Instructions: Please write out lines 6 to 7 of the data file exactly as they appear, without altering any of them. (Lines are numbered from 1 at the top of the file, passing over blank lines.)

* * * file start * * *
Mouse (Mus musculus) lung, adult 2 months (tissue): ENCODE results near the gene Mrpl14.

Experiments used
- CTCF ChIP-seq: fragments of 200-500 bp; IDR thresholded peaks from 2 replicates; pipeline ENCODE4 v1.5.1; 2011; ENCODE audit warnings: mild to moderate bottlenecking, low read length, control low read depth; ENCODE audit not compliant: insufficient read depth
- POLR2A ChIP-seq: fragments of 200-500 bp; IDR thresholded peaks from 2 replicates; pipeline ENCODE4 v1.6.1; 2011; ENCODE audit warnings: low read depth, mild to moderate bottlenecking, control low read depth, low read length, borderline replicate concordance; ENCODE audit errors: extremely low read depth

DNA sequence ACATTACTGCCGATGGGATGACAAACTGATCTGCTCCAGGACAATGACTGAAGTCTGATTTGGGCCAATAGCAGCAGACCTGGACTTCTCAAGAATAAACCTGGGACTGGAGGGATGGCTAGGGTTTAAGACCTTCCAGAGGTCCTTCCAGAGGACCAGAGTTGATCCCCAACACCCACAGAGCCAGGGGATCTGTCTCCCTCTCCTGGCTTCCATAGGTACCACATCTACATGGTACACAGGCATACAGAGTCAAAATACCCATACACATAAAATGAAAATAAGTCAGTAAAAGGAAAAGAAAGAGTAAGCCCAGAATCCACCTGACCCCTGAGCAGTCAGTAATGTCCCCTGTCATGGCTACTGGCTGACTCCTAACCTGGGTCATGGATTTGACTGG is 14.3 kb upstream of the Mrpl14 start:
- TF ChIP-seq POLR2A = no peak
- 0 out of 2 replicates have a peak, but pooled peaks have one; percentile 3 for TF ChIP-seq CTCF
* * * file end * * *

- TF ChIP-seq POLR2A = no peak
- 0 out of 2 replicates have a peak, but pooled peaks have one; percentile 3 for TF ChIP-seq CTCF